In debut at UN debate, South Sudan calls for sustained global support

President Salva Kiir of South Sudan

23 September 2011 – The world’s newest country and United Nations Member State, South Sudan, will need international assistance for a long time just to develop basic infrastructure and tap into its natural resources, President Salva Kiir said today.

“South Sudan stands in dire need of all the help it can get,” he told the General Assembly’s annual general debate – the first time a representative of the State has addressed the debate.

“In most post-conflict situations, nations would normally expect to rebuild. This is not the case for us. Even before the ravages of war could set in, our country never had anything worth rebuilding. Hence we characterize our post-conflict mission as one of construction rather than reconstruction.”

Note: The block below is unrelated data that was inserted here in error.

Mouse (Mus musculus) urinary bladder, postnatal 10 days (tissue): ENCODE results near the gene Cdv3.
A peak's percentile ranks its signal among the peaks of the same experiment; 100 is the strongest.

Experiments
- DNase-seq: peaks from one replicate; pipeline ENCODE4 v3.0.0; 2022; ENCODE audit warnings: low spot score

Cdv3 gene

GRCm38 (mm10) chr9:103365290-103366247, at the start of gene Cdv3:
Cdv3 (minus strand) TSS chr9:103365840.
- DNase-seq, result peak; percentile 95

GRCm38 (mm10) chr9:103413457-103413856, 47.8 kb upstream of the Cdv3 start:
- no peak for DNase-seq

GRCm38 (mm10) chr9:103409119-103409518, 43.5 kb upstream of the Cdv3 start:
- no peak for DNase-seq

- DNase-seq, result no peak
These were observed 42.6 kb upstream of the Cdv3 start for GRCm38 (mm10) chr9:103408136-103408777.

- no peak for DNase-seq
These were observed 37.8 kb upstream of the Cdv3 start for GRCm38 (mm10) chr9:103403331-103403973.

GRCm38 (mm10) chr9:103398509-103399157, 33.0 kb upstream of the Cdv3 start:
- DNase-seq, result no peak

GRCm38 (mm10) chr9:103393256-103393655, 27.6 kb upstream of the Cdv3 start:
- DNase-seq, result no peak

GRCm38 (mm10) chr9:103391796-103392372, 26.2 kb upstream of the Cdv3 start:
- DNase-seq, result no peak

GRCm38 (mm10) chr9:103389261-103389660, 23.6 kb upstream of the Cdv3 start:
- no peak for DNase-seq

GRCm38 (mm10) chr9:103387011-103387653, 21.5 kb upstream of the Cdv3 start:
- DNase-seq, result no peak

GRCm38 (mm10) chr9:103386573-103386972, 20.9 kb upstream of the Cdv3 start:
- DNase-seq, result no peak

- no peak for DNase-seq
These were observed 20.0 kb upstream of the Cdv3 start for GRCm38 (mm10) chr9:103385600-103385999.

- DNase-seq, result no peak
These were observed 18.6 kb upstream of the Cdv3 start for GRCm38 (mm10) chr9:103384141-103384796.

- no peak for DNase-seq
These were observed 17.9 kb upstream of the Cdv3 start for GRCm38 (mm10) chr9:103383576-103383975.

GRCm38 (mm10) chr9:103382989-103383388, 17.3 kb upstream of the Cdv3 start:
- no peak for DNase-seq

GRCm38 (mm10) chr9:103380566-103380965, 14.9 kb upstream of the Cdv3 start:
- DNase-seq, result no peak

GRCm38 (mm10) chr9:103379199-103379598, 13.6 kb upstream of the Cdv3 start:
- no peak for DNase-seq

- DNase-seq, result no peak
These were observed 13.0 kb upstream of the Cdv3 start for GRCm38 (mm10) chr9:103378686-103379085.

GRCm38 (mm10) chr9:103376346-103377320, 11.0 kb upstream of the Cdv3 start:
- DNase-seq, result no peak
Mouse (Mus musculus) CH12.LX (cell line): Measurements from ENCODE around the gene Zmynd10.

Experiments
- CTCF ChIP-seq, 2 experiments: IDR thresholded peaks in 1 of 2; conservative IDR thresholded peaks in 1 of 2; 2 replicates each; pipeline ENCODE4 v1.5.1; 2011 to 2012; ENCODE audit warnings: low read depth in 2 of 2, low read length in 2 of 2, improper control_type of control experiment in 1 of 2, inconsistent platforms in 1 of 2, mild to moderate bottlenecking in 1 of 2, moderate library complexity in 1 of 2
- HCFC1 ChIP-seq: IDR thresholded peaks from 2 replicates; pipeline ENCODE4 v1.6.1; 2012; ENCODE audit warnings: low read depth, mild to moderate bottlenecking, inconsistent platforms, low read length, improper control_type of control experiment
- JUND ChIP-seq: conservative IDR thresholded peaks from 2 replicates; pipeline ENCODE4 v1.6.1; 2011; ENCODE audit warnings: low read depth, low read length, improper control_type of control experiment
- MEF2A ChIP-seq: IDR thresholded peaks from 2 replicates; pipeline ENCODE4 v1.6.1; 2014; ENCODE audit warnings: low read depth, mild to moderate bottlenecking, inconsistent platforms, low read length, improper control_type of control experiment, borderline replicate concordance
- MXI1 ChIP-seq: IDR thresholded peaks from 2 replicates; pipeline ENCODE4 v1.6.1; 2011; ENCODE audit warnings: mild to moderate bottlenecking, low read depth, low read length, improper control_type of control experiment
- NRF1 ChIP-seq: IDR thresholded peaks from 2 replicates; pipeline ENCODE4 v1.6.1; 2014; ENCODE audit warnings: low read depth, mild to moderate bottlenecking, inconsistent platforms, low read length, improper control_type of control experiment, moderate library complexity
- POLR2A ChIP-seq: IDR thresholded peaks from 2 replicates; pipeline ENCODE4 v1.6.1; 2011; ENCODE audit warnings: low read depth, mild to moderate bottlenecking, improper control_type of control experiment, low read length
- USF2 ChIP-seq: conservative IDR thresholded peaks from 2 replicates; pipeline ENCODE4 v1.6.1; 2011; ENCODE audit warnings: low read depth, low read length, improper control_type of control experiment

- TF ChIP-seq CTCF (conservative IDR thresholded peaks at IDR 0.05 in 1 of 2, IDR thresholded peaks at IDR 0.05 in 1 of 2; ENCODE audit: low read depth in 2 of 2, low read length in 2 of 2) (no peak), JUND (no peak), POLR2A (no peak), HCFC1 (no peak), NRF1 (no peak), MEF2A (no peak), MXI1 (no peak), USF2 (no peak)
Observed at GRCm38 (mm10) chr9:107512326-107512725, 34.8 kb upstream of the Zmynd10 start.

Mr. Kiir said he hoped that the overwhelming support that greeted South Sudan’s independence in July will now “translate into tangible development assistance” for the country.

“Our march out of the abyss of poverty and deprivation into the realm of progress and prosperity is going to be a long one.”

He noted that while the country has abundant oil, minerals and other natural resources, so far “we hardly produce anything for ourselves.”

South Sudan must diversify its economy so that it is not overly dependent on oil, he added.

“The ambition of the people of South Sudan is to be able to transform their country into a regional agro-industrial powerhouse… the attainment of this goal will indeed remain a tall order. Much as we need external assistance, it is our passionate wish that it will be offered on terms that will also respect our political and economic choices.”

Security remains a key factor in ensuring South Sudan can develop, Mr. Kiir said, emphasizing that his country was committed to peace both within its borders and with its neighbours.

He called for a speedy resolution of the outstanding border demarcation issues with Sudan, and for serious negotiations between the two countries over economic issues, particularly arrangements over oil.

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